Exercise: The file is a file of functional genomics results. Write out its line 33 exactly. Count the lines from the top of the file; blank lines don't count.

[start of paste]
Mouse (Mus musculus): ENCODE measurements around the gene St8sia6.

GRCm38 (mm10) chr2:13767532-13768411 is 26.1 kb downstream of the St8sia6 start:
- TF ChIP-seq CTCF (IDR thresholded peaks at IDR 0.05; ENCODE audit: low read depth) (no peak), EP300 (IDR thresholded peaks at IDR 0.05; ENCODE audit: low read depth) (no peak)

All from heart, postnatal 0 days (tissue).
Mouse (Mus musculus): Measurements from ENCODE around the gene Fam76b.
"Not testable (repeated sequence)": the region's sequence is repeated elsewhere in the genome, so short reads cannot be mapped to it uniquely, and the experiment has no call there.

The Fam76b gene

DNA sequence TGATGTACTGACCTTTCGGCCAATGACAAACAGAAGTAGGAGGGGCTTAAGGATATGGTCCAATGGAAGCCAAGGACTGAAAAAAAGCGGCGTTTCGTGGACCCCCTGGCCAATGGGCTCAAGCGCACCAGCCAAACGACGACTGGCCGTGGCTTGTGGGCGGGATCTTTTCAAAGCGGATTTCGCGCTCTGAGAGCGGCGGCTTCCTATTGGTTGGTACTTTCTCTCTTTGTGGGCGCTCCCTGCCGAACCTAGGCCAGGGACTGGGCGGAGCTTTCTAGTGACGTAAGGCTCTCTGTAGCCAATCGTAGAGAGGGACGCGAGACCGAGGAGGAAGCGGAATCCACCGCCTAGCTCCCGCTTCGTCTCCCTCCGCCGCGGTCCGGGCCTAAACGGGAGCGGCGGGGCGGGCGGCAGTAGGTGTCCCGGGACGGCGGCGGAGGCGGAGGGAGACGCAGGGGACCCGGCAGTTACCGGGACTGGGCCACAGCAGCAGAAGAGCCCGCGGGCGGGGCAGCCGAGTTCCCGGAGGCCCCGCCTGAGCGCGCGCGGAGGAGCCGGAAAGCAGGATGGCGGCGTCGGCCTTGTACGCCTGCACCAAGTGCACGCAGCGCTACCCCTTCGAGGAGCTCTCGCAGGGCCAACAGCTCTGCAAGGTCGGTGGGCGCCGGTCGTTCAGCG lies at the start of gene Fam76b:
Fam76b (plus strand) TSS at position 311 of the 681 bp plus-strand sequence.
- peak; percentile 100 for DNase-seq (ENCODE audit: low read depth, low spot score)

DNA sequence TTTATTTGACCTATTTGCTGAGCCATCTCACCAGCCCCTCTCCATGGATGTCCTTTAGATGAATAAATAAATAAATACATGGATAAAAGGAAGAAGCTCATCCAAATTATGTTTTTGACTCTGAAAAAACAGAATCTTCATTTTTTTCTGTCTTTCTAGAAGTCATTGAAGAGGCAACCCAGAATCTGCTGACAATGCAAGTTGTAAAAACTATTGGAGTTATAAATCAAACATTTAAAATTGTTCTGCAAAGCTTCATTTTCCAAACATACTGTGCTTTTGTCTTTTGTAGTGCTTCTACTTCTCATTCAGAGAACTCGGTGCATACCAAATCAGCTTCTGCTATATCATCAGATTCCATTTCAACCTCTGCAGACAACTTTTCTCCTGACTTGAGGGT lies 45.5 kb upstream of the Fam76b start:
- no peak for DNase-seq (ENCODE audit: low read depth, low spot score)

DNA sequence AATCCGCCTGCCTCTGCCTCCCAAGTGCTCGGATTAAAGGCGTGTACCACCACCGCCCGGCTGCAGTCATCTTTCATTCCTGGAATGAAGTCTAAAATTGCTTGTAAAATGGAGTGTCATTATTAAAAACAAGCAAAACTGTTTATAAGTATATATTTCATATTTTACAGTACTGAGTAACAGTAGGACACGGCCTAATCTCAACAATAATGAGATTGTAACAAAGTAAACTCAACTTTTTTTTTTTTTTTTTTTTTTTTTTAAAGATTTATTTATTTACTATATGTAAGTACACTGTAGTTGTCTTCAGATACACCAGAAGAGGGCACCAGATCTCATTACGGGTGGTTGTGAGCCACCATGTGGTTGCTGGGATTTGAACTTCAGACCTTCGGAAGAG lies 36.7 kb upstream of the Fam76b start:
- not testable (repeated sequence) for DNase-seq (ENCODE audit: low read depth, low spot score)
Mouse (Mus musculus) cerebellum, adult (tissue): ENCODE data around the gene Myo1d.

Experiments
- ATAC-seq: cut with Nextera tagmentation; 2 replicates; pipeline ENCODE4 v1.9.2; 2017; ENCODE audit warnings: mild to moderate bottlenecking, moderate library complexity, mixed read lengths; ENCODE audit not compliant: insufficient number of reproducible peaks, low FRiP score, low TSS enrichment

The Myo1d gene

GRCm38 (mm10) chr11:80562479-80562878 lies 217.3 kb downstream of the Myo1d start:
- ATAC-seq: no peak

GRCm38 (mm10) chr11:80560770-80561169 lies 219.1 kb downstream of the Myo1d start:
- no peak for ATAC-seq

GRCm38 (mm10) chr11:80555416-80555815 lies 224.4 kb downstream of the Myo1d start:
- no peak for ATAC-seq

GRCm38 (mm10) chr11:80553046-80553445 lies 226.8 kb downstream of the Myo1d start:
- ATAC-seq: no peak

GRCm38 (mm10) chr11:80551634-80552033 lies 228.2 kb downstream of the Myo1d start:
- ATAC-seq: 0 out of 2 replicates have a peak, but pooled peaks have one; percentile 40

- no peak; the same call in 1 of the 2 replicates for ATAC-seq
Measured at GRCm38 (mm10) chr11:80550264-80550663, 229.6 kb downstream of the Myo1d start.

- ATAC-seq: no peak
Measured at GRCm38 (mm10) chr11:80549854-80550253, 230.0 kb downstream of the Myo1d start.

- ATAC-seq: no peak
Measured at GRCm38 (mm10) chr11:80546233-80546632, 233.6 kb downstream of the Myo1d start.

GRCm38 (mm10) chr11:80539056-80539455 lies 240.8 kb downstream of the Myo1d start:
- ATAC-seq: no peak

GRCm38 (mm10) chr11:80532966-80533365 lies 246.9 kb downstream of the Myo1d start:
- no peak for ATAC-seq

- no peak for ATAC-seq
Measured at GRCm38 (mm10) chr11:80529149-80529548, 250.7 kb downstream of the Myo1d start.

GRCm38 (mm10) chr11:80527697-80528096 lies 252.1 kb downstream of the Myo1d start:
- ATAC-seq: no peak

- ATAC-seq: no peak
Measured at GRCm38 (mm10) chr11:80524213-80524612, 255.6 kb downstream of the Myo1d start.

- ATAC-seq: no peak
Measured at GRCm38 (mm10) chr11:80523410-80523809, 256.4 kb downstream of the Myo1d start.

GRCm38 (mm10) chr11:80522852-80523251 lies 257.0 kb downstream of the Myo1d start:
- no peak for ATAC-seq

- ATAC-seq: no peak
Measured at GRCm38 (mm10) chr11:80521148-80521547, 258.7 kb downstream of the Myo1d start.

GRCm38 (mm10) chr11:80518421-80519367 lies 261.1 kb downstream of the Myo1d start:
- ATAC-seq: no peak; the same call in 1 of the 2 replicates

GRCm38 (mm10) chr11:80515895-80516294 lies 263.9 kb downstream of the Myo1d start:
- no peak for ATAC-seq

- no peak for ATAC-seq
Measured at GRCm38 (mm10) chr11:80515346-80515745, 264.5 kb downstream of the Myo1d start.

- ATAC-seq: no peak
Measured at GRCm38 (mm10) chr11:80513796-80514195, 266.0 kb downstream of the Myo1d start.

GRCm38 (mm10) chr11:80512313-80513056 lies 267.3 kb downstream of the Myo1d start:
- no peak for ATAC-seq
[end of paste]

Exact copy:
- ATAC-seq: no peak